MacEwan University’s Global Awareness Week is an annual, five-day campaign to raise awareness about universal issues such as human rights, gender equality, poverty, international peace, and environmental sustainability. Early this month, one of their staple events, the SAMU Speaker Series, featured Will Butler and Marika Anthony-Shaw of the Montreal-based band Arcade Fire. The 2-time Grammy winners shared the story of a journey that has recently raised over six figures in donations for one of the poorest countries in the world: Haiti.
The band’s involvement stemmed from member Regine Chassagne’s ancestry, and the inspiration she provided for her fellow members to respond to Haiti’s call for support. The Chassagne’s family themselves fled Haiti in the 1960s to escape the dictatorship, and found refuge in Montreal.
“I started thinking, how can I ignore this petition and that petition, how is this more important than this?” Chassagne said, in the Daily Texan. “Well my family is Haitian, and Haiti is the poorest country in the western hemisphere, so, that was pretty high on my list.”
And so the band started with “giving just a little shit,” according to Marika, “which is all you really need to have an impact”. Soon their contribution to and admiration for Haiti began to evolve.
“In North America, we have a default position of individualism, and assume we can do everything ourselves,” Butler says. “We take our infrastructure for granted. In Haiti, they do not have the basics – government, public services, health care. People shouldn’t die from not being able to get a tetanus shot in 2012.” To help their cause, Arcade Fire turned to Partners in Health to help avoid wading through the murky waters that can be celebrity charities and Haiti’s notorious corruption.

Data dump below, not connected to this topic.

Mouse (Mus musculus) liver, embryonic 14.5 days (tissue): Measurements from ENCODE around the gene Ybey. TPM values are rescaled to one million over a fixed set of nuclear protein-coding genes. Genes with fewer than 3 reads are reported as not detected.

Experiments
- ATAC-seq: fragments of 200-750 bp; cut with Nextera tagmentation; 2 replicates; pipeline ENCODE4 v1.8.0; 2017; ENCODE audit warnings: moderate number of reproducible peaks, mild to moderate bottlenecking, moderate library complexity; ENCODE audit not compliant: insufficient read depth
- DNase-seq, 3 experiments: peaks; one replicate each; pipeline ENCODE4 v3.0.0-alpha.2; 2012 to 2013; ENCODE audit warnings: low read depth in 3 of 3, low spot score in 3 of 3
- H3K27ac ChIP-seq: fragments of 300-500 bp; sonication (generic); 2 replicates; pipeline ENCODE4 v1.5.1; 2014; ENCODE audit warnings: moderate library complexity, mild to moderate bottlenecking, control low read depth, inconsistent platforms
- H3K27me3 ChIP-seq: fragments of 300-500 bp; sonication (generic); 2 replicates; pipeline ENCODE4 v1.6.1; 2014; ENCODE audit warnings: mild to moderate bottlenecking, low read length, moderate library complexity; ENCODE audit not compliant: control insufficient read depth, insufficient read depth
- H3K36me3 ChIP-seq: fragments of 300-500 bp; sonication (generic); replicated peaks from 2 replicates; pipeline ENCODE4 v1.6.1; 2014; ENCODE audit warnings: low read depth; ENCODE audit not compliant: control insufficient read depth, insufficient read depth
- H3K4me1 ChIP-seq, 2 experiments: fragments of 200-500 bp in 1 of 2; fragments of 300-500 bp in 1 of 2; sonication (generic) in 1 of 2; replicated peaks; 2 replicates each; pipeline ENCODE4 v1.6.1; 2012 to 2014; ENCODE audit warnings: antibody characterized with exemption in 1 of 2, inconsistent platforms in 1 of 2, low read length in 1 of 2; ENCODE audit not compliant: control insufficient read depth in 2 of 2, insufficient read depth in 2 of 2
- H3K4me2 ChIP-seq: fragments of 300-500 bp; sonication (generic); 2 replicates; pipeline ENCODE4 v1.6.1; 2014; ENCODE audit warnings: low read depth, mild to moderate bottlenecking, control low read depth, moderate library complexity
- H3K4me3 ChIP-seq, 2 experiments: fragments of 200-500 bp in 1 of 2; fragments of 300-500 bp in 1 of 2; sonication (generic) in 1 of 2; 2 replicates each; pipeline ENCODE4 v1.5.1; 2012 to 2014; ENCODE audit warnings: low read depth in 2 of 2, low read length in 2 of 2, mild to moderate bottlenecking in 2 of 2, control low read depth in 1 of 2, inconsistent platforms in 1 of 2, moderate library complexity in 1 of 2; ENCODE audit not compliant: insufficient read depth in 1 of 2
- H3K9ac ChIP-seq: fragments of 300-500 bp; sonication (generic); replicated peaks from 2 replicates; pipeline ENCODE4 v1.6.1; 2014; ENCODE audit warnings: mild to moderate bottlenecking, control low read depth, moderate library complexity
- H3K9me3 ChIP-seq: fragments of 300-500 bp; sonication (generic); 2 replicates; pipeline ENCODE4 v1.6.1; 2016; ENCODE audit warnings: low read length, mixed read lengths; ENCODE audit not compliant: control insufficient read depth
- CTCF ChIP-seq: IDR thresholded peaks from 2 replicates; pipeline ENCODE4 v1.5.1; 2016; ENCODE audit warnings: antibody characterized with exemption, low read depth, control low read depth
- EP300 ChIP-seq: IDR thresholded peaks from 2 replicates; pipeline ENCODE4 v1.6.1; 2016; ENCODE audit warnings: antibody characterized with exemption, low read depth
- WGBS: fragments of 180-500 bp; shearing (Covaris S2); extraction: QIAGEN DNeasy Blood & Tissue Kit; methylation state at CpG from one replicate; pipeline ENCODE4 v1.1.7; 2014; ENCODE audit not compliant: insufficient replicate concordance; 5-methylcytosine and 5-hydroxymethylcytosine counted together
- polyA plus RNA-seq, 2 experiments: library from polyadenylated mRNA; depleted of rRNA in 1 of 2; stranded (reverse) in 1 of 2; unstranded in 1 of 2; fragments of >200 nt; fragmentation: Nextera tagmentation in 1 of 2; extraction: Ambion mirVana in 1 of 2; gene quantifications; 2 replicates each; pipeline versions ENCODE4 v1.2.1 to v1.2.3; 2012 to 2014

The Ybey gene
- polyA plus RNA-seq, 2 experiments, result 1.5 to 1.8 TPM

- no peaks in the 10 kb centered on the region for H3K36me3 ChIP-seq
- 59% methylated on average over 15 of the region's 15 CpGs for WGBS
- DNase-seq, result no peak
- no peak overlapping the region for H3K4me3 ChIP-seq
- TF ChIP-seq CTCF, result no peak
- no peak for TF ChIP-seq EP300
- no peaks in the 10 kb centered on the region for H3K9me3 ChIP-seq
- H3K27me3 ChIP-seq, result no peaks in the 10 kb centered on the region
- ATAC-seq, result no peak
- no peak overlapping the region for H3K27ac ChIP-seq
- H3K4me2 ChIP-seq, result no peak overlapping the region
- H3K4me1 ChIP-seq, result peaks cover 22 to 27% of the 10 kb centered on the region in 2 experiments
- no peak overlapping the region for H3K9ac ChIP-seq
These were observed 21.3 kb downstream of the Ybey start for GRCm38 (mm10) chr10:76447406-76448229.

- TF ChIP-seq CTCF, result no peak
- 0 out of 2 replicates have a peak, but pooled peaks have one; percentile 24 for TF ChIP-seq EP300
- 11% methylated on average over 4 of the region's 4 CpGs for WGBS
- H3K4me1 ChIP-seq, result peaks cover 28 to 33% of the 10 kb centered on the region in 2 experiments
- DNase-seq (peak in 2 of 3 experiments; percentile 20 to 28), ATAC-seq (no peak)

Founded in 1987 by Paul Farmer and a few friends, Partners in Health is a charity that emphasizes healthcare as a human right. After the 2010 earthquake that rocked the capital city of Port-au-Prince, PIH became the main system of health care which allowed Arcade Fire to experience first hand the extremes of poverty and what it would take to help. Will Butler recalled one of their most startling experiences; Bronte, a single Haitian mother, was the only nurse in her relief camp of 5,000 people. In addition to caring for her own child and 5,000 sick and injured Haitians, she was also responsible for the human waste management, which amounted to hand digging the port-a-potties and their maintenance. Bronte’s commitment to her people and sense of hope was aspirational for the band.
Inspired by their experience, the band has started plus1, a movement created to connect bands, fans, and charities where the focus is educating members on different causes and acting as a mediator to ensure funds are properly distributed. As well, for every concert ticket sold, $1 is donated to each band’s charity of choice. “It’s not us helping the Haitians across a divide. It’s about making a common cause with these Haitians who respond to problems like any of us,” Butler said. “What makes people healthy is more complicated than just giving them a pill.”
During their presentation, Anthony-Shaw recalled sharing their vision and their organization with the legendary ‘Uncle Bono’, who replied, “don’t try and save the world, it’s too hard.” Taking his advice to heart, the band started with incremental steps at first, but soon their passion had grown and the steps had become strides.
Banner graphics courtesy of Arcade Fire. Photography courtesy of Peter Brown.